- Acquisition Causes IR Imaging Market Shift
Robert C. Pini
Flir Systems Inc. has struck again, this time putting together a deal to acquire Inframetrics Inc., a commercial imaging systems manufacturer in Billerica, Mass., with 1997 sales of $53.5 million.
Flir spokesman Doug Little said Inframetrics offers a solid commercial and industrial base for sales and a good engineering work force -- in short, the opportunity to increase market share.
Azriel Biberstain, Inframetrics' chief financial officer, said the "combination of the two makes it possible to compete against Raytheon." He added that the "future of the commercial market is uncooled" infrared cameras, where Raytheon has considerable market share.
"We will have more money to do R&D, of course, but the real question is what kind of focus the R&D will have, and that is still to be determined, as are the plans for labor sharing, potential layoffs and cost-reduction calculations," Biberstain said.
However, at Mikron Instrument Co. Inc. in Oakland, N.J., officials offered a different perspective. "These types of mergers are all cost-reducing measures and have nothing to do with innovation," said K. Irani, the company's president. He predicted the combined company would be unable to maintain innovation in the sectors where it dominates: preventive maintenance, process application and research. "Right now you're almost eliminating any competition in the majority of applications," Irani said.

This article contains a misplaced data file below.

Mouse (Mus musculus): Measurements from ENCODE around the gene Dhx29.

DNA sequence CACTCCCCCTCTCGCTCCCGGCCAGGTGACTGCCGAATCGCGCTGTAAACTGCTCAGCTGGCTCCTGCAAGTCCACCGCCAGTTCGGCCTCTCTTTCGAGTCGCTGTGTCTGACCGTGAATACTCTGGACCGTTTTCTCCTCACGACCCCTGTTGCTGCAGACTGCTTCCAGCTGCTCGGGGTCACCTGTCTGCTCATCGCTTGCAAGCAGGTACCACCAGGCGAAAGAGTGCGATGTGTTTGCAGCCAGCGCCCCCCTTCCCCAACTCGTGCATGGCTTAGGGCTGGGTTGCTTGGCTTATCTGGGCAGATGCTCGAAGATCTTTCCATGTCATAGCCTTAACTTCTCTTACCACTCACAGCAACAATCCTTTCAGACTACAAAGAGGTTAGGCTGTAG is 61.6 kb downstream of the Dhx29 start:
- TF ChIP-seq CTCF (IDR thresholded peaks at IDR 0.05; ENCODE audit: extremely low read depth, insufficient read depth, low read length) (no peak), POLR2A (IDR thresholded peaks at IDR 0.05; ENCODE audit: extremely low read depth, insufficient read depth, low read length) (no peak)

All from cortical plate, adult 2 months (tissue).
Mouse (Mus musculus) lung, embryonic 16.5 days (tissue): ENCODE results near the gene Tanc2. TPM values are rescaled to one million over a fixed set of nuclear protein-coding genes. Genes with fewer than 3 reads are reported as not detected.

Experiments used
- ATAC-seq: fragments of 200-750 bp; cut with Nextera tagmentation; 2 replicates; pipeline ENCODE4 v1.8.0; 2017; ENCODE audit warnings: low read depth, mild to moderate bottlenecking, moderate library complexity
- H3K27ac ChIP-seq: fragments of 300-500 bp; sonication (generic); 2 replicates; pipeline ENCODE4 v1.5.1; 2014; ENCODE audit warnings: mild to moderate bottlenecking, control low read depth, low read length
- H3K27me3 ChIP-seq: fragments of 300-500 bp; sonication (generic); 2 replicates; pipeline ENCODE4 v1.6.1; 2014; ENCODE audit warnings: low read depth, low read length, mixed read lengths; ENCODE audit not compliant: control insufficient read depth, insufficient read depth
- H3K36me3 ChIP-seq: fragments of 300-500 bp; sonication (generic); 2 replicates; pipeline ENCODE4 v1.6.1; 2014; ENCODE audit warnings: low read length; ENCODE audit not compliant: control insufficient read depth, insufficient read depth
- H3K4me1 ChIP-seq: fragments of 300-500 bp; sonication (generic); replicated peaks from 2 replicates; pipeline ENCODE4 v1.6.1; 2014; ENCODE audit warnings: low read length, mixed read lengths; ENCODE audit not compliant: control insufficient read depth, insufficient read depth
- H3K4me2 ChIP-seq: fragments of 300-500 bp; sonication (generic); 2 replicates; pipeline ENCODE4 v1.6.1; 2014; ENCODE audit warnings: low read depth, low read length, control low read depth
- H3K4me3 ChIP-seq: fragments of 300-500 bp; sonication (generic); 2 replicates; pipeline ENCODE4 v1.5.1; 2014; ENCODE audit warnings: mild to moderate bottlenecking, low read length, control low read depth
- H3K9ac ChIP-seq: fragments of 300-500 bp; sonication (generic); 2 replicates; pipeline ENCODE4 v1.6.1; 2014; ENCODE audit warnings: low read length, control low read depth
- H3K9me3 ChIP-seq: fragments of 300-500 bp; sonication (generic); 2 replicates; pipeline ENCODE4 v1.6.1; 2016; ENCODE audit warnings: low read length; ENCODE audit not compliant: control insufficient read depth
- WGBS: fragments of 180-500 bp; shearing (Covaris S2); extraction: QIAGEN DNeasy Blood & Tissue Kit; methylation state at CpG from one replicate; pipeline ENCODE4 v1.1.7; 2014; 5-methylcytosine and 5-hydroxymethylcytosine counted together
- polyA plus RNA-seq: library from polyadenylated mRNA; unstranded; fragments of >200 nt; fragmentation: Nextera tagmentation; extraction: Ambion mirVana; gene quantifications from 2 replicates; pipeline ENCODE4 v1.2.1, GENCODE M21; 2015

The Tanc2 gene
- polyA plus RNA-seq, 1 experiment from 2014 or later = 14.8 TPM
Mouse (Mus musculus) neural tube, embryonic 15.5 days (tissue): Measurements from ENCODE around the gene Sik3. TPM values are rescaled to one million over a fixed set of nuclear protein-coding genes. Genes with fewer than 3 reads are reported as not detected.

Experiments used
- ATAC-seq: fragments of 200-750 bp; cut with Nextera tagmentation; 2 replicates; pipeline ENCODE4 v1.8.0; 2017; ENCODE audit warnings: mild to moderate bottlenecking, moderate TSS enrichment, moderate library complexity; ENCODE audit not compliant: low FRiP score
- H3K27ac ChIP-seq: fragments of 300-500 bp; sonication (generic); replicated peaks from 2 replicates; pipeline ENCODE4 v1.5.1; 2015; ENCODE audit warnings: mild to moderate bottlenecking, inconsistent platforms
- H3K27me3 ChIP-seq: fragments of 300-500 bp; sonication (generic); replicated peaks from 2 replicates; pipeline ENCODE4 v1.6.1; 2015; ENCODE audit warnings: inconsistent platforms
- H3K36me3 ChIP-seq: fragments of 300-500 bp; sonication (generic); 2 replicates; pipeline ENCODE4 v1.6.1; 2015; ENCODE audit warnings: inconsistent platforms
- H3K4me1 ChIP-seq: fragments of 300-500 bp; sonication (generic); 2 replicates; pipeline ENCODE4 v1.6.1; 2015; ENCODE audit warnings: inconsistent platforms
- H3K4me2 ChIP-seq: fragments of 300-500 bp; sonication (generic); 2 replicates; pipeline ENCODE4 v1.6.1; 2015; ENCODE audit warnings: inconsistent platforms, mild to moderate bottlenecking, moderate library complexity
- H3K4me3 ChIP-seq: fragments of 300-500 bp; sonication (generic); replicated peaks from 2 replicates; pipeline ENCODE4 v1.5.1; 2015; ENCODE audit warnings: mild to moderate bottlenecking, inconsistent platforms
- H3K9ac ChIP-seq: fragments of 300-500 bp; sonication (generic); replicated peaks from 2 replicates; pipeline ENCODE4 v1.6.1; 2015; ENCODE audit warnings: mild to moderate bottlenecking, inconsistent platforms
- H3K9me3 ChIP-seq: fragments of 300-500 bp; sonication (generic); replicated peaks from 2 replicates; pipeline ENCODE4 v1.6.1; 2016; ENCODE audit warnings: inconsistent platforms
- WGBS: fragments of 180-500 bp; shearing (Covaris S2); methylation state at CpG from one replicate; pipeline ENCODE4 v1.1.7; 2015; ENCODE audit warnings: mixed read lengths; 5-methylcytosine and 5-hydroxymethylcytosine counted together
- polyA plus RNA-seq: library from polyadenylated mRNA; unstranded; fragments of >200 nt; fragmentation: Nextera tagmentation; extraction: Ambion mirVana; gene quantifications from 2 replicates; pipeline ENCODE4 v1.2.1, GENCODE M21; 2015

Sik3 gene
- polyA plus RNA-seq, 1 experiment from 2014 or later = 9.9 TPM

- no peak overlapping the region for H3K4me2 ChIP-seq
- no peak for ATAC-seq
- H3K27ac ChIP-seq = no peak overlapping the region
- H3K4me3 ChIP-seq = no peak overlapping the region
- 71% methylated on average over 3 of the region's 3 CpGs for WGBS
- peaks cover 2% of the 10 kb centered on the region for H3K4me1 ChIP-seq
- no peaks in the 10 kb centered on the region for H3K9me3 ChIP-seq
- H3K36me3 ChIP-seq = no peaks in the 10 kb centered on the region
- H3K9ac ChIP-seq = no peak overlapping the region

Greg Smoyer, vice president of business operations at Santa Barbara Infrared Inc. in Santa Barbara, Calif., pointed to a number of companies that would still compete strongly with Flir. Besides Raytheon, they include Nippon Avionics, GEC-Marconi, Land Infrared and DASA Germany.
"Mitsubishi and Kodak are also emerging strongly," he said. But as a supplier of test equipment to both Flir and Inframetrics, Santa Barbara Infrared expects sales to the combined company to drop below previous levels.
At presstime, the two companies expect quick regulatory approval. "We've both competed in every range," Little said. "So we're going to see what products to keep on both sides and what products will disappear, although I don't anticipate [that many will disappear], except for a few on the airborne side."
Little said he didn't foresee any changes in work force. "In that respect, it's a really good marriage as well."
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